There’s no denying that frequent travel looks glamorous. That’s probably largely because it is, in many ways. But probably more because we live in a day-and-age where everything can be made to look glamorous thanks to social media. Heck, if you add enough filters or shoot from the right angle, you can make anything from lunch at McDonald’s to a root canal look glamorous.
So what are the real effects of travel? Is it all as glamorous as it sounds?
The University of Surrey in the UK just published a rather brilliant report, entitled “The Darker Side Of Hypermobility.”
The report is about 30 pages, but they provide a great summary of their research.
The premise is as follows:
In his critical review, Cohen first explores evidence denoting that a high social status is often associated with frequent travel, particularly in more privileged societies in Northern Europe. The amount of miles you’ve travelled, how often you hop on and off a plane, the number of places you’ve lived and iconic places you’ve visited all articulate ‘network capital’ and a higher status in life, especially now we have the platform of social media to display our ‘travelness’ through interactive maps, ‘Selfies’ and ‘check-ins’ for our friends to see and admire.
And here’s the research:
Cohen explains that the consequences of hypermobility need to be addressed, firstly because it’s becoming increasingly common due to more low-cost travel, therefore affecting more and more people, and secondly it is a significant barrier to behavioural change in our consumption and environmental sustainability.
Cohen explores the following consequences of frequent travel. Physiological: jet lag, deep vein thrombosis and increased exposure to radiation. Psychological: stress, anxiety, travel disorientation, feelings of loneliness and isolation (for both the traveller and the spouse left at home) and identity confusion. Social: the negative impact on spouse and children at home, feeling out of sync with your home community and weakened friendships.
And lastly, here’s the conclusion:
Cohen states that these negative personal and social costs have been silenced by the glamorisation of hypermobility through advertising, social media and other forms of public discourse. He concludes that in order to pursue the de-glamorisation of frequent travel, we need to better understand the discourses that make it fashionable and aspirational. Only then can we ‘break the intricate bonds between high mobility and social capital, and to ultimately change transport behaviour’.
I’d say the report is spot on, and one of the best reports I’ve seen on the effects of frequent travel.
Where does the truth lie?
Somewhere in the middle, for sure. To some degree I think we all suffer from feeling like the grass is greener on the other side. When I’m not traveling I wish I were traveling. Sometimes when I am traveling I wish I weren’t traveling.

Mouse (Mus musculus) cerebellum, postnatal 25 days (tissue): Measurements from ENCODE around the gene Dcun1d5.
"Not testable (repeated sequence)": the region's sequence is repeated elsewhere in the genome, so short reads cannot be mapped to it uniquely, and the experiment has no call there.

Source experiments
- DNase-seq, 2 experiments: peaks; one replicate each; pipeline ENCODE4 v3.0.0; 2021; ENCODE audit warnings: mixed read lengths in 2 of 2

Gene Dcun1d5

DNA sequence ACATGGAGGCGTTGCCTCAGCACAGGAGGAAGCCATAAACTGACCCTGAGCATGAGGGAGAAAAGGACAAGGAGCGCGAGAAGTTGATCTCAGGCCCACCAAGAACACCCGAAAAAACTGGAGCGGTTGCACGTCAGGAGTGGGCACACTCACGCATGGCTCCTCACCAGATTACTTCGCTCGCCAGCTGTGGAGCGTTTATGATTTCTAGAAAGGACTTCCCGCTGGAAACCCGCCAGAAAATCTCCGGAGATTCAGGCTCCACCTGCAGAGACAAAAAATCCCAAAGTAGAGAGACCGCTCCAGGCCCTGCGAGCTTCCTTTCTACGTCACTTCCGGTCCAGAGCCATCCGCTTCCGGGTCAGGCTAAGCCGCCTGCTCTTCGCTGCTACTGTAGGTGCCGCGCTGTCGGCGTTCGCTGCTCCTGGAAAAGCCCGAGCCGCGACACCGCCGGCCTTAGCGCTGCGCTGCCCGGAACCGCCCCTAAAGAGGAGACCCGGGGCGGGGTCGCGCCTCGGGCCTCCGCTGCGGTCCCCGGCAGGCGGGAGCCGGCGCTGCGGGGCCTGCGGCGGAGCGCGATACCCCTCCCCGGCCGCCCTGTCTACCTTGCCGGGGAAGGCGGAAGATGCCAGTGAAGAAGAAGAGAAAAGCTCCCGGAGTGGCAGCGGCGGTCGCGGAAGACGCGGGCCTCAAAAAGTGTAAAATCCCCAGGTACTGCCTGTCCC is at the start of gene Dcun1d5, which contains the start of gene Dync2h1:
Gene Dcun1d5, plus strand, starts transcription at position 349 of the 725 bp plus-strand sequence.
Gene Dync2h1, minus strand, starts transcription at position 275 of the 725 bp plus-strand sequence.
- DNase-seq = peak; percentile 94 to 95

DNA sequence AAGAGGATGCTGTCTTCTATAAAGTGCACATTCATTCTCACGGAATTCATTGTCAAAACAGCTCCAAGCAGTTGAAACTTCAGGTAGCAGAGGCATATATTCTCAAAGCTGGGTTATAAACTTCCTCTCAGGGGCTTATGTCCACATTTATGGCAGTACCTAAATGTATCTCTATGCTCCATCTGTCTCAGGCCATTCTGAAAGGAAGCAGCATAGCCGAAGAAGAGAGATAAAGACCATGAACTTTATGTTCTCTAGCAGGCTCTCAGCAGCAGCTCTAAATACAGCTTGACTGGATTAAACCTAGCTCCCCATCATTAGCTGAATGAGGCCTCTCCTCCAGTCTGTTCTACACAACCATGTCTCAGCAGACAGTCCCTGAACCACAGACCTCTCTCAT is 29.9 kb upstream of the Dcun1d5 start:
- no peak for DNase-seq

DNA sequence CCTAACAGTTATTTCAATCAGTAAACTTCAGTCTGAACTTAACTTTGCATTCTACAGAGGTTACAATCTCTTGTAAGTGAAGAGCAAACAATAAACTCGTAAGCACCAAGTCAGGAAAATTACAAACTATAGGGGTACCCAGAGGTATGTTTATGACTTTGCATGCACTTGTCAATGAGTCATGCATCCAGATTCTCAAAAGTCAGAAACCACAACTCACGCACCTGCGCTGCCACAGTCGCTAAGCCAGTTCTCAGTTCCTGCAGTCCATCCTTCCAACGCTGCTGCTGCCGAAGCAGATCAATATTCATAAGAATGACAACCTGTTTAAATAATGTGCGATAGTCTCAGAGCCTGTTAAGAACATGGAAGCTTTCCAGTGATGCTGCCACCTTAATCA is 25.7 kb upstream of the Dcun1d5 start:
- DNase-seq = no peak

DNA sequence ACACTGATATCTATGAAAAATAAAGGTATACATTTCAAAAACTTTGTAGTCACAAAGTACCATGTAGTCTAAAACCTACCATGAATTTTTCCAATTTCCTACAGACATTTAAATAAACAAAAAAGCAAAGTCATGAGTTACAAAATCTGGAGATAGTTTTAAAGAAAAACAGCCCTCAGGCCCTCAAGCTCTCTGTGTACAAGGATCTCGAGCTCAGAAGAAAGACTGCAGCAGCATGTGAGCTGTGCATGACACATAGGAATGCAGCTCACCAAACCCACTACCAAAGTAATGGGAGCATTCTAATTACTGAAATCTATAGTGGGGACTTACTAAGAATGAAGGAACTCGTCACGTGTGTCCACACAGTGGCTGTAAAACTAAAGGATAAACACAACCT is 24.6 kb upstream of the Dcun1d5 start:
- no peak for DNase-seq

Travel comes with challenges for sure. People plan a summer trip to Europe for their family, thinking it’ll be nothing but great memories and fun. But the reality can often be different.
Having flown nearly five million miles and having lived in hotels for about 16 months now, I do have a few general thoughts. They don’t all directly address the article, but:
- Leisure travel is definitely more fun than business travel. In a way the two can’t even be compared. Business travel is almost like an endurance test, where you have to do your “normal” job while dealing with jetlag, being away from Wi-Fi for a dozen hours at a time, etc.
- It’s important to set realistic expectations for travel. Know you’ll be jet lagged. Know you’ll get scammed. Know you’ll get lost repeatedly. Know you’ll get into huge arguments with your friends/loved ones due to a combination of jetlag, exhaustion, hunger, etc. And know that you’ll probably end up forgetting all the bad things and still have a great time.
- Move slowly. It’s sort of cruel how little vacation time Americans have, on average. So the tendency is to want to squeeze in as much as possible, and often to do four destinations in a week. If you’re a super experienced traveler and love to move at a fast pace, that might be fine. But if you’re not, or you’re traveling with multiple people, I think it’s much wiser to take your time and really stop to enjoy a couple of places rather than to cram in as many places as you can.
For many, I think social media bragging rights are almost a reward for being a road warrior. They’re away from their friends & family, they’re exhausted, etc. So being able to “brag” on social media is sort of one of the few things which makes the experience rewarding, twisted as it may be. If anything, it keeps road warriors relevant, so when they’re away from their family and friends, they’re at least not forgotten, thanks to their social media presence.
All that being said, while travel is exhausting when constant, it is still pretty damn awesome, if you ask me. When you ask people why they want to be rich or what they want to do when they retire, the answer more often than not is “I want to travel.” Travel is, after all, one of life’s “peak” experiences.
Even if you’re on a business trip and are going from meeting to meeting, just being able to spend an hour outside enjoying a completely different culture really is a huge reward, even if you don’t really stop to appreciate it at the time. For example, I’ve only ever spent a day in Cairo, but even so, being able to visit the pyramids was something I’ll never forget.
But like everything in life, the key is moderation. Do I love my lifestyle? Yes. But I also know I need more balance. And I’m sure I’m not the only one who feels that way.
What do you make of hypermobility — is it a reward or a punishment?
(Tip of the hat to Sanjay)